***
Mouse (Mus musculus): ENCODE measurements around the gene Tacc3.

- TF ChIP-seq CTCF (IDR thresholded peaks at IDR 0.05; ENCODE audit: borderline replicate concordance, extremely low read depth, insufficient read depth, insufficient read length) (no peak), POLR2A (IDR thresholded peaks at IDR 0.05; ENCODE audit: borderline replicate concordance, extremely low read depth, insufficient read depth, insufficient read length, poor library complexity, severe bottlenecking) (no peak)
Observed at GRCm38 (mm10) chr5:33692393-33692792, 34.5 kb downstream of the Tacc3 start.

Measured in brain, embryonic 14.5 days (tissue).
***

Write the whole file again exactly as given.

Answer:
Mouse (Mus musculus): ENCODE measurements around the gene Tacc3.

- TF ChIP-seq CTCF (IDR thresholded peaks at IDR 0.05; ENCODE audit: borderline replicate concordance, extremely low read depth, insufficient read depth, insufficient read length) (no peak), POLR2A (IDR thresholded peaks at IDR 0.05; ENCODE audit: borderline replicate concordance, extremely low read depth, insufficient read depth, insufficient read length, poor library complexity, severe bottlenecking) (no peak)
Observed at GRCm38 (mm10) chr5:33692393-33692792, 34.5 kb downstream of the Tacc3 start.

Measured in brain, embryonic 14.5 days (tissue).